Dada: Crazy Art for Crazy Times

Adarsh Krishnan, Staff Writer

You might have looked at the title and asked yourself, “What is Dada, and how does something that sounds like a baby’s first words relate to today?” Well, my dear reader, let us first go to Zurich, Germany in August 1914, a city reeling from the beginning of the Great War, a conflict of destruction and horror. Many saw the outbreak of the war as a result of capitalist and colonialist “logic” and decided to use a contrastingly nonsensical movement to protest against the intellectual and cultural homogeneity that corresponded with the war.

Dada thus emerged as an artistic expression that embraced chaos and irrationality, designed to protest against (in George Grosz’s words) “this world of mutual destruction.” As Hans Richter described, it is “anti-art”; traditionally, art was meant to be aesthetically pleasing, but Dadaism ignored that, seeking to offend rather than appeal to sensibilities. The origin of the movement’s name is also debated, with theories from it being randomly picked from a French dictionary, to repetitions of “Da” (which is “yes” in Romanian), to it just being plain nonsense.

Traditionally, art was meant to be aesthetically pleasing, but Dadaism ignored that, seeking to offend rather than appeal to sensibilities.”

Dada came into form alongside similar modernist movements like Futurism and Expressionism, but there was one key difference: Dada incited such shock and scandal that Dadaist magazines were banned and some artists were even imprisoned. Dadaist art was mostly visual and literary, with its poetry breaking all the normal rules and discussing subjects like nihilism and paradox to create a nonsensical, chaotic piece.

The visual art used techniques such as collage (a cut-up technique to make poems from disordered newspapers), photomontage (which used printed photos instead of newspapers), assemblages (which were 3-D versions of collages), and readymades, a technique used by Marcel Duchamp in which he would add a short, unrelated sentence to a physical piece, provoking thought in a way that may not be evident at first.


Dada is still relevant today, as there is so much insistence today on following the career track of succeeding in school, going to college, getting a high-paying job, and buying a house, just like everyone else. In addition to this idea of the “optimal career track”, there’s an idea that one’s gender has very specific activities and appearances linked to it (such as men doing more physical labor or women wearing form-fitting clothing) and that one must be male or female and must love someone of the opposite gender: in a word, heteronormativity.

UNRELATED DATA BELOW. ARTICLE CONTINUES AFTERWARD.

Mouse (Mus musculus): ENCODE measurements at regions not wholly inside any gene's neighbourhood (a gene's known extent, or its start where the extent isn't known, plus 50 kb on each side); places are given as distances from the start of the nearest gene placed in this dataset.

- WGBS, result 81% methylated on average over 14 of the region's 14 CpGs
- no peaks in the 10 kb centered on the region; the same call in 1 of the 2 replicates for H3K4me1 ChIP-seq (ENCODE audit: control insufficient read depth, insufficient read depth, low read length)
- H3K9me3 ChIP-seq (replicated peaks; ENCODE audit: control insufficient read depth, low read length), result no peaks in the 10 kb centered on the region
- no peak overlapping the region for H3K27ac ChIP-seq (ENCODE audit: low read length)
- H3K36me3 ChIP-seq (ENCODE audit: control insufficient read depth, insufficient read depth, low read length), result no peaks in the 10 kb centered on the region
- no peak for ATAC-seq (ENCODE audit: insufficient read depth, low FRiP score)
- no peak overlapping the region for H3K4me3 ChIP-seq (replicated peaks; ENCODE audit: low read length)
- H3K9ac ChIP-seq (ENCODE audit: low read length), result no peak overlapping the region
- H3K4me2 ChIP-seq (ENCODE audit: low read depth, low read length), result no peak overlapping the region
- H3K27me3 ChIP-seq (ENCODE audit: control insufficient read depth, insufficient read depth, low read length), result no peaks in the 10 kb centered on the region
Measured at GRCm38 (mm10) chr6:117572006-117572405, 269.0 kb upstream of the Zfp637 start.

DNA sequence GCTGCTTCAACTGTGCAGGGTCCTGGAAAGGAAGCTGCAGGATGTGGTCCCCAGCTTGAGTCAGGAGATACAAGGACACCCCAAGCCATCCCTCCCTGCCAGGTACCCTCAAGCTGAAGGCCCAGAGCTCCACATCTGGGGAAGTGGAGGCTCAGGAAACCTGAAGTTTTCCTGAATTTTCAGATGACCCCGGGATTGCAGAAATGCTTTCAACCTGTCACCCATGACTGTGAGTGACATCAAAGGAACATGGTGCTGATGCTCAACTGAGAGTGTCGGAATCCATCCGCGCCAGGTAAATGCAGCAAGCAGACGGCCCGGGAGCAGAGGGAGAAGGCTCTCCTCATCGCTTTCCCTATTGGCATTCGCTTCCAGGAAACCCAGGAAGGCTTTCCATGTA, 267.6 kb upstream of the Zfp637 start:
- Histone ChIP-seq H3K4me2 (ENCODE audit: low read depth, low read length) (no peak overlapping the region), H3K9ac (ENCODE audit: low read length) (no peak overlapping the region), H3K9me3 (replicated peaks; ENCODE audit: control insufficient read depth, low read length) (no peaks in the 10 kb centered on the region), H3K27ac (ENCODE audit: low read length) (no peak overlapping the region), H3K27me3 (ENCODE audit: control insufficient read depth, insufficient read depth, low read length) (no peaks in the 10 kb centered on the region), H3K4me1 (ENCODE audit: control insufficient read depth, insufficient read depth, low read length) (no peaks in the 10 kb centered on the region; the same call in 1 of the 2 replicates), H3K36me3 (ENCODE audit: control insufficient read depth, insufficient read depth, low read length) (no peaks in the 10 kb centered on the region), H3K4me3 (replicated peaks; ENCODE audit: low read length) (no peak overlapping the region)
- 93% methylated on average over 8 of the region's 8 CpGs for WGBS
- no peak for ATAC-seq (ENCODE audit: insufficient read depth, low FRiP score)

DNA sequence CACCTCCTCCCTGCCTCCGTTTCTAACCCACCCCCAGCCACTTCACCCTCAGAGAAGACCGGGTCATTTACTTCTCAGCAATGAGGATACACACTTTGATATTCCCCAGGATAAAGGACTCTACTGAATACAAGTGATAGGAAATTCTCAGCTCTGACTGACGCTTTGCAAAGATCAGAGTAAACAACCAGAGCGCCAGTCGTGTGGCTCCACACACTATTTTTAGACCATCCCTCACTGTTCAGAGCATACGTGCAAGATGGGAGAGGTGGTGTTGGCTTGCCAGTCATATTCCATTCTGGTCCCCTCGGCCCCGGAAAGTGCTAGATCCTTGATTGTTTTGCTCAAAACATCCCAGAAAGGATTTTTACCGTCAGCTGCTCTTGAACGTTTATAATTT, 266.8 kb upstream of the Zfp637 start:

So the conformity that Dada hoped to protest against is still often being emphasized today, and those who deviate from this path are sometimes even shunned, just as Dada’s differences with common art led to people attempting to erase its effect. Those who drop out of college or never go to begin with are spoken of as cautionary tales of what not to do, even though many of these people are successful in their own right.

As Dadaists noted in the Great War, homogeneity in thought and society can lead to disaster. They protested against this with their stunningly chaotic art; similarly, we should not let a singular perspective become the dominating societal norm. No one needs to go to the extremes of Dadaists in their art, but by emulating the concept of being unapologetically different in our lives, we can make the world a more interesting place — a world where multiple viewpoints and perspectives replace singular truths and people of differing beliefs are able to respect each other instead of regard others with suspicion.